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Urban Housing Recovery: Compilation of Case Studies from Nepal and Beyond (July 2020)

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Executive Summary

The case studies in this document are set in different scales and geographies, tackling a wide realm of issues connected to urban housing recovery — locally in Nepal and globally. The case studies are categorized into three:

  1. case studies from partner organizations

  2. case studies from households’ perspective

  3. global case studies

Five years after Nepal’s earthquake, as we are nearing the end of NRA’s tenure and amidst the protracted COVID-19 crisis, partners and NRA are exploring NRA’s handover and the shift from recovery actors to institutions of development and disaster risk resilience. Considering the progress so far and the challenges and potentials ahead, central themes have been extracted from the case studies in this document on the critical components that have impacted and will continue to impact urban housing recovery.

a) Effective Governance

• Decentralized Decision-making

In Chile’s earthquake recovery (Chapter 4.3), the centre played a facilitation role and provided resources, but the main authority to implement and set budgets was with the local authorities. In Nepal, local governance systems are evolving, many of them having been set up only 3 years ago. However, they have still played a considerable role in some aspects of the recovery process, in communication and in implementation of provisions such as Avilekhikaran and Sarjamin as explained in the case studies (3.6, 3.7). More investment in capacity building and granting of more authority to municipalities is required.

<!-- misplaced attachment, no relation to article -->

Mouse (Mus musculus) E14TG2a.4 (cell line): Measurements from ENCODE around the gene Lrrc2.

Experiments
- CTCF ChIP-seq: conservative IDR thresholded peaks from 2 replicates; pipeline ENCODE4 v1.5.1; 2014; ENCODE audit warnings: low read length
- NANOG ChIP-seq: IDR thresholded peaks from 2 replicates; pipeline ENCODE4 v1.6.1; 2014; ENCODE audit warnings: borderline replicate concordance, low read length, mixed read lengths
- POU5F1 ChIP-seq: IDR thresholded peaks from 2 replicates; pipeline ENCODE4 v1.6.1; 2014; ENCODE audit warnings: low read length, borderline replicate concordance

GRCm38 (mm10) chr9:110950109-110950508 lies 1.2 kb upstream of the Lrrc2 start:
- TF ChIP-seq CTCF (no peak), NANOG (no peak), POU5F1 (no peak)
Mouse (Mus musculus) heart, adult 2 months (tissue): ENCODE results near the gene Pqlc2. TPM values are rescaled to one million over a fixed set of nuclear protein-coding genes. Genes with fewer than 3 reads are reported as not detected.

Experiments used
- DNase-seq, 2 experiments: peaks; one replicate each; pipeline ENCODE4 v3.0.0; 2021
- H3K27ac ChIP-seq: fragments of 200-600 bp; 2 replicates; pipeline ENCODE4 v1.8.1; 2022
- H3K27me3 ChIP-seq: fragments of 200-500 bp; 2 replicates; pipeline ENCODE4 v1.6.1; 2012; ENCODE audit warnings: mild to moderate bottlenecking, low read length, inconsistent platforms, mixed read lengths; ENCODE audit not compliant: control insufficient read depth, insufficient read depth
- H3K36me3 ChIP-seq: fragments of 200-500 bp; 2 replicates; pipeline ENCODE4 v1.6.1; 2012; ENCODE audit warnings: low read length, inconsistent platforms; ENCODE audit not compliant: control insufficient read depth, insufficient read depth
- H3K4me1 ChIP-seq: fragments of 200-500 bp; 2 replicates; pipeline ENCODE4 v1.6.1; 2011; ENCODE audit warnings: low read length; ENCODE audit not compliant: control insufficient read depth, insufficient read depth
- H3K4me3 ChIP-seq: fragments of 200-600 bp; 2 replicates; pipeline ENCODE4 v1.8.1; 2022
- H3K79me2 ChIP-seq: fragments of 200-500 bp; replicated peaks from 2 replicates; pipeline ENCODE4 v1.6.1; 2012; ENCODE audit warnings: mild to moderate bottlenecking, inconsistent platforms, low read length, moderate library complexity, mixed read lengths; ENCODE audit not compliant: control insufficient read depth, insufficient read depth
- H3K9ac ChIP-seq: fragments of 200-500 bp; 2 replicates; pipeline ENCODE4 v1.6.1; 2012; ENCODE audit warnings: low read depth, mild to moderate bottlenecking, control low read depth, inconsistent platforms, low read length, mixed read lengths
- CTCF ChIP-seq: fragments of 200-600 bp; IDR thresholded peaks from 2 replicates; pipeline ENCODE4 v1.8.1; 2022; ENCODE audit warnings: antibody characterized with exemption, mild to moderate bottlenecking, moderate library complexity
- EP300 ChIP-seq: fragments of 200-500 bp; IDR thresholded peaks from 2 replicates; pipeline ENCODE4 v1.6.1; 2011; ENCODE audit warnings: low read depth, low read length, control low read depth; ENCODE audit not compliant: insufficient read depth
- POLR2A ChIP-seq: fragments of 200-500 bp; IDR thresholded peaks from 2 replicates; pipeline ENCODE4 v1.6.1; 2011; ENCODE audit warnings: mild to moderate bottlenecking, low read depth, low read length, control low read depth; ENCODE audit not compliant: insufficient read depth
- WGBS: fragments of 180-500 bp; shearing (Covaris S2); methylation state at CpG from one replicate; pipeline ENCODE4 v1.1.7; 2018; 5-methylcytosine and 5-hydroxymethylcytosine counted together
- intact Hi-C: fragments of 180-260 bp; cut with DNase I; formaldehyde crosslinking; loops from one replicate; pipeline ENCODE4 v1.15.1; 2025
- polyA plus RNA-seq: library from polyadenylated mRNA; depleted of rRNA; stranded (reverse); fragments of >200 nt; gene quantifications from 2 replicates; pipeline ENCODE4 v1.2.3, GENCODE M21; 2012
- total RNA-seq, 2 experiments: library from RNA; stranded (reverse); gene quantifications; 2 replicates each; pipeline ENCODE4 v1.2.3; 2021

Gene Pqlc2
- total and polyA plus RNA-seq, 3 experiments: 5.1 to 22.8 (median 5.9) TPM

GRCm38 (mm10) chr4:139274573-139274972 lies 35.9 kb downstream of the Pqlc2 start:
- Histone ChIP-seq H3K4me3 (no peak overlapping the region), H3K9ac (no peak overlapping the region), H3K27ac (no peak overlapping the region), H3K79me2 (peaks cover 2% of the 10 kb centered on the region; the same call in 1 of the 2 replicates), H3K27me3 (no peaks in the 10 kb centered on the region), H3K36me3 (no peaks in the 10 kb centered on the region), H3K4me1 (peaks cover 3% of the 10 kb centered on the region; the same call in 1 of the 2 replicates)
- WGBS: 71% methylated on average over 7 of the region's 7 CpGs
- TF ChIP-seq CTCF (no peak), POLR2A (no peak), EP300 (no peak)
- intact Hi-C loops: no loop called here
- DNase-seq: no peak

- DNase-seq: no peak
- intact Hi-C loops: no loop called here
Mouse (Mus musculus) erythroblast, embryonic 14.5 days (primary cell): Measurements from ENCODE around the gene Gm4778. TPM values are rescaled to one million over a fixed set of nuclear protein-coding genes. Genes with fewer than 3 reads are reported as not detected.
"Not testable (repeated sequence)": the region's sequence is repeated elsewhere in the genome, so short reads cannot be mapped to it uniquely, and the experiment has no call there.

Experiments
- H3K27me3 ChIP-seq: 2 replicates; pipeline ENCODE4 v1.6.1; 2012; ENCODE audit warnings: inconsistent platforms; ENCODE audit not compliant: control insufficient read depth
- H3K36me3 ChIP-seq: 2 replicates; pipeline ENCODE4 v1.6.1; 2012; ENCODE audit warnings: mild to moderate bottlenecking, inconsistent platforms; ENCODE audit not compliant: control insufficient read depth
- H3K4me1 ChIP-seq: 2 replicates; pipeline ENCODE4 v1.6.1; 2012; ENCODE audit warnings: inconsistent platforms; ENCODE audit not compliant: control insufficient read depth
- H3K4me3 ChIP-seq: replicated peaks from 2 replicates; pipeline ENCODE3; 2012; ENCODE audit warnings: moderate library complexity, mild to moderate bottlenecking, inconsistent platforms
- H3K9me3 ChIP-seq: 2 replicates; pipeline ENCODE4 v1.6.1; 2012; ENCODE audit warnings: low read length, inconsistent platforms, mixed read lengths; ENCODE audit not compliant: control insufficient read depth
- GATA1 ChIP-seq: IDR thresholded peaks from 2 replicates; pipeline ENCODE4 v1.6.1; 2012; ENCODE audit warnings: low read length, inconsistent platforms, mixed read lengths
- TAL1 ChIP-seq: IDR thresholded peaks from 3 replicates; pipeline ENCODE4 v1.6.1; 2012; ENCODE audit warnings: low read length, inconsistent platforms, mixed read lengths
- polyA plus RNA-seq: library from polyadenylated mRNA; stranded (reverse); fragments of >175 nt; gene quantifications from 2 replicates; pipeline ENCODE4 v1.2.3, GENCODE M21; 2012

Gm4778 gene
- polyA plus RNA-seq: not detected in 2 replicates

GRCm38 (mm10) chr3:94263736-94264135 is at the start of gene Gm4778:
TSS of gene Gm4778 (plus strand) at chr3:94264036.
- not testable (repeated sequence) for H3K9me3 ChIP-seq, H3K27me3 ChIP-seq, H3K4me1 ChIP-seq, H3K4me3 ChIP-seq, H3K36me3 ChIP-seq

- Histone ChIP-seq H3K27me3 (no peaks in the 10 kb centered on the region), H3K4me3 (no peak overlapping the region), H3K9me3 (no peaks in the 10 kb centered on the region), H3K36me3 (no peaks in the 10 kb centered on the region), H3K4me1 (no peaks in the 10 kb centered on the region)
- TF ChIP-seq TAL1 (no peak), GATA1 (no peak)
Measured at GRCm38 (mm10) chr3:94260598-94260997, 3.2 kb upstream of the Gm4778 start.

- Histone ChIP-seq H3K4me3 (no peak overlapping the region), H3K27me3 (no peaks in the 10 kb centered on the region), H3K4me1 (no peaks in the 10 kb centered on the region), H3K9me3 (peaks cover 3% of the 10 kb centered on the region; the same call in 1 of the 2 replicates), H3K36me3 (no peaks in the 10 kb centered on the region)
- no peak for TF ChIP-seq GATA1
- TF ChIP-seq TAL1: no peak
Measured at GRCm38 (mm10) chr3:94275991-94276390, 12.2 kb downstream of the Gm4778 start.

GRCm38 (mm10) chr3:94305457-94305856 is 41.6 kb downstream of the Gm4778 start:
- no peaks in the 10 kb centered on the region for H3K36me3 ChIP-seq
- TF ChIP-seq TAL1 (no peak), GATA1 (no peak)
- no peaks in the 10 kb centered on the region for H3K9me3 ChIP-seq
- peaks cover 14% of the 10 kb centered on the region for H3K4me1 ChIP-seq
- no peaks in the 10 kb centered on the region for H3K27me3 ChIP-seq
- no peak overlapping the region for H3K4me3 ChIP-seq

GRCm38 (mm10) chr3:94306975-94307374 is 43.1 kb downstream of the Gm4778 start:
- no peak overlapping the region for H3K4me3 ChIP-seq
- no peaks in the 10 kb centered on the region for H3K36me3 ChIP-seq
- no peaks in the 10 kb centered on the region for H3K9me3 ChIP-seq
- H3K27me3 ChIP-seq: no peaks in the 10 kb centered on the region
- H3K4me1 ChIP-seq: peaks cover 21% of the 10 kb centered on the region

• Linking to long-term development

NRA’s existing provisions need to be more effectively linked to longer-term development.
Example: as joint-ownership is applicable only in heritage housing areas, core-urban areas are left out, which also face issues of multiple ownership and small plots of land. As seen in the Typhoon Haiyan Recovery Program by CRS (4.1), for NGOs to exit a project area in a sustainable way there must be a recipient governance and community system, as a prerequisite to scaling of the impact. At the local level, this has been witnessed in NSET’s Baliyo Ghar program which has effectively linked to the municipalities in its implementation areas. In Haiti’s Rental Programming (4.4), one of the major drawbacks was its insufficient linkage to a larger urban vision for the city’s reconstruction. On the other hand, as seen in the case study from Kabul, Afghanistan (4.5), the success of the integrated shelter approach can be greatly attributed to linking of the project to different governance levels: such as community councils, municipalities and districts.